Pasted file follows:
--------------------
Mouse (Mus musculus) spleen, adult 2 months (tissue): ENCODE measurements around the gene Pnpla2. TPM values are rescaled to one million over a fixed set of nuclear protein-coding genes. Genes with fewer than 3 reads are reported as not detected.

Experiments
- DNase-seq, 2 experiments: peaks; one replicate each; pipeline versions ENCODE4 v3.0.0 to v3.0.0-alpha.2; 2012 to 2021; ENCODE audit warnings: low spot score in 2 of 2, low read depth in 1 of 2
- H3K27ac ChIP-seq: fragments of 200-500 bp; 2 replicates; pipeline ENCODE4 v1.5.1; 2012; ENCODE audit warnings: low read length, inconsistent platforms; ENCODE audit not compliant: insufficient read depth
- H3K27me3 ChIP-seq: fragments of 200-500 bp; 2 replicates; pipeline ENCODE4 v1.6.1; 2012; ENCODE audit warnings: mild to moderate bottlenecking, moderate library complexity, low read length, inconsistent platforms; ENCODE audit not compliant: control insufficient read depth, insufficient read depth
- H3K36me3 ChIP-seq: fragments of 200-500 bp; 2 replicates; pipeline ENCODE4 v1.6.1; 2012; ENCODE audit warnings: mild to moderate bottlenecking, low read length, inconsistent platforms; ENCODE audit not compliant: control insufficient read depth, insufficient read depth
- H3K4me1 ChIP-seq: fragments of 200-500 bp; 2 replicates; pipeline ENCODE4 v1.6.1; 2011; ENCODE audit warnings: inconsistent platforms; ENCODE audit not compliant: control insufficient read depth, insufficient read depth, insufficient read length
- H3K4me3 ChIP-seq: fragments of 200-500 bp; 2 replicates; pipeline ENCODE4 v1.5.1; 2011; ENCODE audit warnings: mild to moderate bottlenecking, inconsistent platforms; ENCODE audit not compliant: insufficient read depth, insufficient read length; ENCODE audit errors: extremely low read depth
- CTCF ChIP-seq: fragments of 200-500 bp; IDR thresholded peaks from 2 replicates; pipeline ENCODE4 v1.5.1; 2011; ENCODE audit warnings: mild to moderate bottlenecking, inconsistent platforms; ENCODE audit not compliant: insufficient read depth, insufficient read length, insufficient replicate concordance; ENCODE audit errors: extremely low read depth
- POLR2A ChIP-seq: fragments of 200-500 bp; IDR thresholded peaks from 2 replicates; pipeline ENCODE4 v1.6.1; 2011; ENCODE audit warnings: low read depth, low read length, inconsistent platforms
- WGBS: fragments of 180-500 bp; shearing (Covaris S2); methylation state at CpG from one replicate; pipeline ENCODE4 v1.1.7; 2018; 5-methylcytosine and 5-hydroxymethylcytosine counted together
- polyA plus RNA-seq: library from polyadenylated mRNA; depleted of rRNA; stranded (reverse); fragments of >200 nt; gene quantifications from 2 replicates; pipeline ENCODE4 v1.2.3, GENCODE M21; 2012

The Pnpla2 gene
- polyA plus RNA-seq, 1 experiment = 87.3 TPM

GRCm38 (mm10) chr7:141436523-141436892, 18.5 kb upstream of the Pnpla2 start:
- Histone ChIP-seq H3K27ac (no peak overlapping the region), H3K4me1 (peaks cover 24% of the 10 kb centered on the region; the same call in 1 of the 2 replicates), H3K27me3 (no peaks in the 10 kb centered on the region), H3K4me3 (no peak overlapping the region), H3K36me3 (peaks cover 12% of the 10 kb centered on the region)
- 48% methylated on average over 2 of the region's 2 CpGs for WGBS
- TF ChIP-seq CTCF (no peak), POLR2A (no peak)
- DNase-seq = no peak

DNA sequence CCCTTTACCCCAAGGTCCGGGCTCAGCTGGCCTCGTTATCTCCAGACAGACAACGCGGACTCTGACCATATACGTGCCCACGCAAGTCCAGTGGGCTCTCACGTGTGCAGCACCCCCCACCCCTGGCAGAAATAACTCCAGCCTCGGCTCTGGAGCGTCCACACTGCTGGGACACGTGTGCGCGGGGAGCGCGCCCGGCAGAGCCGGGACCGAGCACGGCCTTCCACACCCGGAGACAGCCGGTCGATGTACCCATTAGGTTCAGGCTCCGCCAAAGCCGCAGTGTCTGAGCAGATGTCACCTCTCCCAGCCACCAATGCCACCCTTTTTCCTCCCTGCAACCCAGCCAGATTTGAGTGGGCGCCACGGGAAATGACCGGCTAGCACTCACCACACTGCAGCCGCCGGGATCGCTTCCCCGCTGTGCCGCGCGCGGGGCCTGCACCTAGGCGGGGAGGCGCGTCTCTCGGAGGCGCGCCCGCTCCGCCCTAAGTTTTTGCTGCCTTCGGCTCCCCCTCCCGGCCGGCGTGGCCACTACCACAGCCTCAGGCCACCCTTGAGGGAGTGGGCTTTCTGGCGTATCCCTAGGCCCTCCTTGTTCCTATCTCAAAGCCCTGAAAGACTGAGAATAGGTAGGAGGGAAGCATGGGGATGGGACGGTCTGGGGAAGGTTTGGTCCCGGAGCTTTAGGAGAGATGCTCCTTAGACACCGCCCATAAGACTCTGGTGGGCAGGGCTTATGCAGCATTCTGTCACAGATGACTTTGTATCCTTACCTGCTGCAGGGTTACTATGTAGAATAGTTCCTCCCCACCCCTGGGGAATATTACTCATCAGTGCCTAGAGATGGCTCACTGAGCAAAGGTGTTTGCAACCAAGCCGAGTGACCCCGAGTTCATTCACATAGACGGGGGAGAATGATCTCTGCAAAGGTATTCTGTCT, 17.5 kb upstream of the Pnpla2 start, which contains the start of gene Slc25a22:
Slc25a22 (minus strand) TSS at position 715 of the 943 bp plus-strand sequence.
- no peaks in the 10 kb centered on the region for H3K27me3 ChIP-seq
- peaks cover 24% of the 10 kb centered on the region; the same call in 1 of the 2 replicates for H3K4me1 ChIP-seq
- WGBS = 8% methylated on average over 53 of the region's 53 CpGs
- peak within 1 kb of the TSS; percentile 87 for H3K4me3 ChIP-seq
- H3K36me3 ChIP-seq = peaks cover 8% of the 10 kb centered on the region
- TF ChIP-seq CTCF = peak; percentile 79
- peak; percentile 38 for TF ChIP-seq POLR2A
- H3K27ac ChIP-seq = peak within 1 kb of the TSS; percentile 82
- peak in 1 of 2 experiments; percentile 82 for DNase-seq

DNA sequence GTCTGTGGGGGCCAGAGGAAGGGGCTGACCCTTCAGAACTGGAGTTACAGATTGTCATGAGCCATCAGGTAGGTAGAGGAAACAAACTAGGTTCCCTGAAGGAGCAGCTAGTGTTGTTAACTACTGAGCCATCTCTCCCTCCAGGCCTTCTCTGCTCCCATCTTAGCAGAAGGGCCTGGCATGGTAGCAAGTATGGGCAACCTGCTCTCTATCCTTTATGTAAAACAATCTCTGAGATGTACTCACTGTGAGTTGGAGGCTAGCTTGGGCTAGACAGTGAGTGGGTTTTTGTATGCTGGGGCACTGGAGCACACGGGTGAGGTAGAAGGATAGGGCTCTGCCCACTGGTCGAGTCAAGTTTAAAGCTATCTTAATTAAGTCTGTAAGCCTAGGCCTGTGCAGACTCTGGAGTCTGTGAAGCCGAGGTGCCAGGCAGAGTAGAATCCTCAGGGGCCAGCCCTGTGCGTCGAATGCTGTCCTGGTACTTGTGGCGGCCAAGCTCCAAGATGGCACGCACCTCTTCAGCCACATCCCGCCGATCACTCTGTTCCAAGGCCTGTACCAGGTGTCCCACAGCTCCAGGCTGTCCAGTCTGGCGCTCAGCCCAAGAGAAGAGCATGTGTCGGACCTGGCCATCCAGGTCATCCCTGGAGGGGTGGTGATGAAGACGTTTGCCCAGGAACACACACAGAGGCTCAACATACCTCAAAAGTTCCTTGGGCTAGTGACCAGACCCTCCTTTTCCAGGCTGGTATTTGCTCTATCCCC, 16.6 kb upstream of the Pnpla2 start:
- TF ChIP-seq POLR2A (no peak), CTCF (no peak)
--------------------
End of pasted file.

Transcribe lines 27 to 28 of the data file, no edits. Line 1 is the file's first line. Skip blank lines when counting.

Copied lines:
- TF ChIP-seq CTCF = peak; percentile 79
- peak; percentile 38 for TF ChIP-seq POLR2A